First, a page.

Clan Carruthers, Coat of Arms, Dormont, Holmains, Mouswald, Welcome

Clan Carruthers: Armigers and how to obtain Carruthers Arms.

George Carruthers Pottenger 200A

Currently and excluding the Carruthers petitions in the process of presentation, there are 12 recorded Carruthers arms in the armorial records of Scotland, although one is deemed a mistake. As an armigerous clan, if there were no surviving descendants of the chiefly line of Holmains, then during a Derbfine, the armigers would play a role. However, any gathering being held to choose a recognised chief of a Scottish Clan again would need to have the process supervised by the Lyon Court. Clan Bell are currently going through this process. A Chief of Carruthers was confirmed on Aug 19th 2019, by the Lord Lyon King of Arms.

Active Carruthers Arms

carruthers of dormont (1)
Arms of Carruthers of Dormont

An armiger is someone who has been granted arms within a family or clan by a recognised and official authority.  Such recognised Heraldic Authorities and Arms Granting Bodies would be:

  • Scotland: Court of the Lord Lyon
  • England: College of Arms
  • Ireland: the Chief Herald Office
  • Canada: Canadian Heraldic Authority
  • Belgium: Flemish Heraldic Council
  • Sweden: Heraldy Unit of Sweden
  • South Africa: South Africa Bureau of Heraldry

Coats of Arms are therefore granted or matriculated to an individual and not to a family. Currently there are four active sets of arms, if we consider the Chiefly Arms of Holmains. Each of these arms have their first born son, if there is one, or if not a daughter, as an heir with cadency mark to show where they sit in the family line.  The designations and portrayal of Arms functions like any other pictorial language in their representation but they are further accompanied through description by their blazon. Each set of Arms portays the history and background of the individual and family from which the individual, whose arms they are, originates. In Scotland, if there are chiefly arms of that name, unless a direct descendant, any new arms must have two differences.

Arms of the Mitchell-Carruthers

The user of a coat of arms may only use arms recorded (or “matriculated”) in the Public Register with a personal variation, appropriate to that person’s position in their family, approved by the Lord Lyon (the heraldic authority for Scotland). This means that in Scotland no two men can ever simultaneously bear the same arms, even by accident, if they have submitted their position to the Scottish heraldic authorities; if they have not done so, the matter falls under statute law and may result in proceedings in the Lyon Court, which is part of the Scots criminal justice system. To this extent, the law of arms is stricter in Scotland than in England where the only legal action possible is a civil action in the Court of Chivalry, which sits extremely rarely and is not an integrated part of the English justice system.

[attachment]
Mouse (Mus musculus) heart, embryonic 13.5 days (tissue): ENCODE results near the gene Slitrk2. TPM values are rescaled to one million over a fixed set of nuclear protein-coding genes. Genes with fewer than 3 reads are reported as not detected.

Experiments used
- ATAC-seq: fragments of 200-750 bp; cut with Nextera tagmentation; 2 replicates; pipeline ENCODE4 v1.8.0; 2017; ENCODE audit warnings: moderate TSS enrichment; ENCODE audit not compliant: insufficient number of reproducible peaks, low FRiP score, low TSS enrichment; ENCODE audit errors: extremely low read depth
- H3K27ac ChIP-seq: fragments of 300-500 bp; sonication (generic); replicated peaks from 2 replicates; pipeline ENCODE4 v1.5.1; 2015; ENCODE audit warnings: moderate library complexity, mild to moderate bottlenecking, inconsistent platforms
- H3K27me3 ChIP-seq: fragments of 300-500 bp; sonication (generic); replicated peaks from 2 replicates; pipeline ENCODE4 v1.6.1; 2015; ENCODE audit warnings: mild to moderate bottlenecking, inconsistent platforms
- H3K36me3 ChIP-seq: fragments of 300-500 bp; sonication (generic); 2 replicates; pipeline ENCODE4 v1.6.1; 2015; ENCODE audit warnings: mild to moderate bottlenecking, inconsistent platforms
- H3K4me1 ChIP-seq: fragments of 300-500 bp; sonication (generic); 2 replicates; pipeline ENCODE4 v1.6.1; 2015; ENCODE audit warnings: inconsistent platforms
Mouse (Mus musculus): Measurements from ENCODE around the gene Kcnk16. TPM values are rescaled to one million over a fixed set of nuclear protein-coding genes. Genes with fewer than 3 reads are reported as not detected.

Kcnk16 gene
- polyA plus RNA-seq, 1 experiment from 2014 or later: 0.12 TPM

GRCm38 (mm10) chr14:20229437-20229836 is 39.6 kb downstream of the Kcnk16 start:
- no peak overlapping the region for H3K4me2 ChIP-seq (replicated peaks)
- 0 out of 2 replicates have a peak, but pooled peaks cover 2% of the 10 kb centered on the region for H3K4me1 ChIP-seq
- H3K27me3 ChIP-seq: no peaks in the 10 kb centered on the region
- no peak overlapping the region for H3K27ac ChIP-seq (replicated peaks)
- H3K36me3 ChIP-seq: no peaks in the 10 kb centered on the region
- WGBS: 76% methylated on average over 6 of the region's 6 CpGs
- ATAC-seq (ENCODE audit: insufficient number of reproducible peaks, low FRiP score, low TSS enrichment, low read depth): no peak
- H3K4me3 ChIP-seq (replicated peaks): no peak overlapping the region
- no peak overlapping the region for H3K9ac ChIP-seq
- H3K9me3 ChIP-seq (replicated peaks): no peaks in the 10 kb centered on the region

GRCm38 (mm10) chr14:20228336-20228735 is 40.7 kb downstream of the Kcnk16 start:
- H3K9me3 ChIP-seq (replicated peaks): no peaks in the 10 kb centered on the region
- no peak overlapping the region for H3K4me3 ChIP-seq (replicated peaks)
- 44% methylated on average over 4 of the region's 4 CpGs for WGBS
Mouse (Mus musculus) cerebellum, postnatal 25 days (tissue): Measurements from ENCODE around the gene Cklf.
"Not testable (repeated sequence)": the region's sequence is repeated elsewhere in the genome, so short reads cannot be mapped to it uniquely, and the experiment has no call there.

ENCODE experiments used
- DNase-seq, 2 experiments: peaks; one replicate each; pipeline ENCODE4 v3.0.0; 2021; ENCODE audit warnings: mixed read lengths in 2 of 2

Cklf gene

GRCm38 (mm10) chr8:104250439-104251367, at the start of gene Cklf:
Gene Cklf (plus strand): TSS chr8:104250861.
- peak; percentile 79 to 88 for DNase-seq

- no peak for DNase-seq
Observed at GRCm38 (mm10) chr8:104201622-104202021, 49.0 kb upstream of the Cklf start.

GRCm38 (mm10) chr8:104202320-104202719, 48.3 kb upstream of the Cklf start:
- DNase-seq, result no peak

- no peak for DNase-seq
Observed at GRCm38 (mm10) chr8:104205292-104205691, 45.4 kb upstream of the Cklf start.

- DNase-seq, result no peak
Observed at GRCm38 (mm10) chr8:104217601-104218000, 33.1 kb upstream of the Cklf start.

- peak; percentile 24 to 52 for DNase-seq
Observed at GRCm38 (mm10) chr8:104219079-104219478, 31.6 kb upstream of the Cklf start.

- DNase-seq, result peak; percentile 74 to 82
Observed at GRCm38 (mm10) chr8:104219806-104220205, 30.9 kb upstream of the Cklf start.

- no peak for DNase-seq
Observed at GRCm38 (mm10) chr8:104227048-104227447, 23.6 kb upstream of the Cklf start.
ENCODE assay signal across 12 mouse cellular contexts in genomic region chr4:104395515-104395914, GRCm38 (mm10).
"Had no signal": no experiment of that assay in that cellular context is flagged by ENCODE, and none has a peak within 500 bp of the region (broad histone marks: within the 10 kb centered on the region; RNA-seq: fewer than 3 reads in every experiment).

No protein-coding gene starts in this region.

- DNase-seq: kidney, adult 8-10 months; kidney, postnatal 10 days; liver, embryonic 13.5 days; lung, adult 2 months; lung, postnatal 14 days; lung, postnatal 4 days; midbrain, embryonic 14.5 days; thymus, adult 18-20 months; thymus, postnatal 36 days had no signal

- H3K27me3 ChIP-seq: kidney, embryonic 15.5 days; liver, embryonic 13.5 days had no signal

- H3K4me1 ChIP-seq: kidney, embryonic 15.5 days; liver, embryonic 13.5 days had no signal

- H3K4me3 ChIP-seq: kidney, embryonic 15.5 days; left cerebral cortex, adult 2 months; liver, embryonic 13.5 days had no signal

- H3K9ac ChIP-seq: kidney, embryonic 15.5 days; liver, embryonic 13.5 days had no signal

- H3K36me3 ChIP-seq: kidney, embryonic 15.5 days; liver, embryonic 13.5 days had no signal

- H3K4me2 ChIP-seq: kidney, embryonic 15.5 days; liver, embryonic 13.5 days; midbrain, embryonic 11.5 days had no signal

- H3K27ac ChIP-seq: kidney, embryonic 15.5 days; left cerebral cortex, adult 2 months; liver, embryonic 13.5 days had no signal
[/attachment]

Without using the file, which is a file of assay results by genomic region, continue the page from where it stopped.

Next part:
The Cadency System in Scotland

Scottish Cadency System, Courtesy of Electric scotland

What is important to recognise is that the cadency mark stays unless it is that of the heir apparent, which is removed on the death of the Father. This sequence of events continues down the line. With respect to the arms of our last armiger, he has two sons, both designated by their cadency.


Showing the arms of Holmains to Dormont, the Holmains are the arms of the Chiefly line and therefore Dormont has to have two differences in their own arms. The suggestion is that the ancestor of Dormont was the second son based on the use of the gold border. In actual fact William Carruthers was the third son, but as the eldest John is presumed to have died at the Battle of Solway Moss, his eldest sibling George became 6th of Holmains and 2nd Baron, which moved William up into second place.  The other difference was the changing of chevrons to chevronelles. In the third shield, a blue cadency mark known as a ‘label’ defining Dormont’s first son is apparent. This gets passed to his son when he inherits the full arms of Dormont.


In the arms of George Carruthers above, again two differences had to be made from the Chiefly line. Because their was no claim of having a direct lineage to Holmains, a new Carruthers House was granted. The differences were as before with Dormont, Chevrons to Chevronelles as well as replacing the fleur-d’-lis in the base with a pheon. The latter to represent the ‘Lang Spear’ favoured by Riding Families or Graynes during their reiving days.

Canadian Heraldry

Courtesy of Wikipedia

In Canada interestingly enough, the Canadian Heraldic Authority patented in 1988, generally follows the English system, the cadency for the male line are the same. However, since in Canadian heraldry a coat of arms must be unique regardless of the bearer’s sex, Canada has developed a series of brisures for daughters unique to their system. To the left on the diagram is Cadency marks for men and to the right brisures. As early as 1967, plans were reportedly in the works to transfer overview of heraldry from the College of Arms in the UK to Canada. The push for a wholly Canadian heraldic system came largely from the Heraldry Society of Canada. on 4 June 1988, then Governor General Jeanne Sauvé authorised the creation of the Canadian Heraldic Authority, made possible by Letters Patent signed by Queen Elizabeth II, on the advice of her Canadian Privy Council and presented by her son, Prince Edward. As a result, Canada became the first Commonwealth country outside the United Kingdom to have its own heraldic authority. Canada also provides full equality to women in terms of inheriting and transmitting arms.